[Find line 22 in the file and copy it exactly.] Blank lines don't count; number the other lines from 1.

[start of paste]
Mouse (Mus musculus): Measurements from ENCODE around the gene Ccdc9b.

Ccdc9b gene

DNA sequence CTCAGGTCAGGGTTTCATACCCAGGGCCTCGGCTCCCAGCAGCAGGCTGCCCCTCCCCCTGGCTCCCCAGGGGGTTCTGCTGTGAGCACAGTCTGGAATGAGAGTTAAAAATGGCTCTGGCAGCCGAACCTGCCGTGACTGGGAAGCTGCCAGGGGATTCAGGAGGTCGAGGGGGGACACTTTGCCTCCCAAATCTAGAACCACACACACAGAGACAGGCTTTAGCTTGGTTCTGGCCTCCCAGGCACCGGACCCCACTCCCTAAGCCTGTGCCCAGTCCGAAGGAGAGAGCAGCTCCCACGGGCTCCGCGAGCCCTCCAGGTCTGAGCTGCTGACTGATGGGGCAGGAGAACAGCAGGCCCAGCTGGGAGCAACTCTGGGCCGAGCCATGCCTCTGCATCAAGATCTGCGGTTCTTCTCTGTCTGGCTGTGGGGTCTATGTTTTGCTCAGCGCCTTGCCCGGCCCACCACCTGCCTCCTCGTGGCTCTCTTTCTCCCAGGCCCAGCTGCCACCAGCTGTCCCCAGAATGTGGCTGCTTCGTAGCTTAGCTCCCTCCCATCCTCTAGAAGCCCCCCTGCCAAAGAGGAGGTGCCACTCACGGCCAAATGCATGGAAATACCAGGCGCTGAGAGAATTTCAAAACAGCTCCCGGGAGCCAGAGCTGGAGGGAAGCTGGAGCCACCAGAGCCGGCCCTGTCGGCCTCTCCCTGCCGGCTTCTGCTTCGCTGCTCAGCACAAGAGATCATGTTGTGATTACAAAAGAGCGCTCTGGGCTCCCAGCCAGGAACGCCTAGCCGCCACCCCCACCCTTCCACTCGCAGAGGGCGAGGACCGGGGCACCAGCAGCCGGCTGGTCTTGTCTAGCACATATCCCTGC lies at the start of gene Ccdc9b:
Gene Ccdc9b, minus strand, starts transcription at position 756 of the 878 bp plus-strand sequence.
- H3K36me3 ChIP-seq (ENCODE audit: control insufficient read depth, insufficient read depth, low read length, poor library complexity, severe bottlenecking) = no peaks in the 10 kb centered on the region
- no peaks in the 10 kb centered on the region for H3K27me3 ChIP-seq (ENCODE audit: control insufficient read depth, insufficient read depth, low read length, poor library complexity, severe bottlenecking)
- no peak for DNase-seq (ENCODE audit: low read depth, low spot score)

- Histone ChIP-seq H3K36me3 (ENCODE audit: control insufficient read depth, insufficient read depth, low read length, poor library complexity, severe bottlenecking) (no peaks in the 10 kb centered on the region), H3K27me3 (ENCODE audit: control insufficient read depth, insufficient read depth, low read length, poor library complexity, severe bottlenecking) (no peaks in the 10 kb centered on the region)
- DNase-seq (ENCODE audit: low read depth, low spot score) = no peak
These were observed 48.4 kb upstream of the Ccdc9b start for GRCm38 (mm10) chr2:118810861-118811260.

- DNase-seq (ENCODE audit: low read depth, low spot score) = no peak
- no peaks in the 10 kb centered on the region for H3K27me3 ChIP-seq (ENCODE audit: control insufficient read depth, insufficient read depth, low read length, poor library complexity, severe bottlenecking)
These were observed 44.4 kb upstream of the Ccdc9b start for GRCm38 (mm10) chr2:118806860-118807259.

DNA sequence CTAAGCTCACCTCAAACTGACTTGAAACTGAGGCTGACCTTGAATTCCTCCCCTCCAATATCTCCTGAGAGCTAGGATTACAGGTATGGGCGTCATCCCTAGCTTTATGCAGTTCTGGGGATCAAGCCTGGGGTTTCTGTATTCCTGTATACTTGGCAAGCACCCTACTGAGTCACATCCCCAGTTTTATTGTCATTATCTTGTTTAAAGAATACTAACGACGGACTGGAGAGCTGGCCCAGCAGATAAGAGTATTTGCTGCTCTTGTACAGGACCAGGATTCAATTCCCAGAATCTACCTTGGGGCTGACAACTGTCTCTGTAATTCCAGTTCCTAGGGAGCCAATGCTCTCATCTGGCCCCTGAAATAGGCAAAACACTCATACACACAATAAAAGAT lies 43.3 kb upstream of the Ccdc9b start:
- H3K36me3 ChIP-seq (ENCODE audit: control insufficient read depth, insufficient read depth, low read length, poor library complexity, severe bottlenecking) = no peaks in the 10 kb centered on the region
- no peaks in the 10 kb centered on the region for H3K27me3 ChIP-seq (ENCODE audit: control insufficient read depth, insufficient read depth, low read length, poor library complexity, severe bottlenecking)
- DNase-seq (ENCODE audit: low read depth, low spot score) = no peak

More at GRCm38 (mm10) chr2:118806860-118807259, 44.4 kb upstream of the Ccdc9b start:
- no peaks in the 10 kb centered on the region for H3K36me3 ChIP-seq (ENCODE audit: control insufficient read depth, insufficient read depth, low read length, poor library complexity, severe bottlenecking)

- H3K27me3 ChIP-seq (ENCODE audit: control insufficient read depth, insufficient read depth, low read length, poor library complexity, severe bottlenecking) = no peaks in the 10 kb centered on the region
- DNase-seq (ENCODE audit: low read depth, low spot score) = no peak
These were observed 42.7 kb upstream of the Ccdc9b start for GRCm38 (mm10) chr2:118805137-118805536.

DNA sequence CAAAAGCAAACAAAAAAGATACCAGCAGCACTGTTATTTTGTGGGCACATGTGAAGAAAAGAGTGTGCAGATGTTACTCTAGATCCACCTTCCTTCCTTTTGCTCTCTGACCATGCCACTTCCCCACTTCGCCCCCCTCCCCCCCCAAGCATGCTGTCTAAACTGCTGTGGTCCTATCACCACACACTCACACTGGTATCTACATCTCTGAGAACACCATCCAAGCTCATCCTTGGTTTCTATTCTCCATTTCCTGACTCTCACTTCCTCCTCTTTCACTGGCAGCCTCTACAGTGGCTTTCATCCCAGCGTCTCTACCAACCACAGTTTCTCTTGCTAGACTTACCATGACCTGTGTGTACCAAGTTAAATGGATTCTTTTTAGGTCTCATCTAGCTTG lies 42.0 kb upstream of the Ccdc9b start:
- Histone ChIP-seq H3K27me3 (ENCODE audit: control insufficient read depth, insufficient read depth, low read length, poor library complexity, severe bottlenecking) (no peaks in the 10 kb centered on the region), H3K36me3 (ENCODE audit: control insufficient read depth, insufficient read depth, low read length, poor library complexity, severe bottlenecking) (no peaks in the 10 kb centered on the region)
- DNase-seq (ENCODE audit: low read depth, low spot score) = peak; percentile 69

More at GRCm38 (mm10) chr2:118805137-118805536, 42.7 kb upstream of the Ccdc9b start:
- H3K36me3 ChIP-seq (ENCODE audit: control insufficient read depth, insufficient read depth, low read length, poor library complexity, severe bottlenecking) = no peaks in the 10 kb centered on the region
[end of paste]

These were observed 42.7 kb upstream of the Ccdc9b start for GRCm38 (mm10) chr2:118805137-118805536.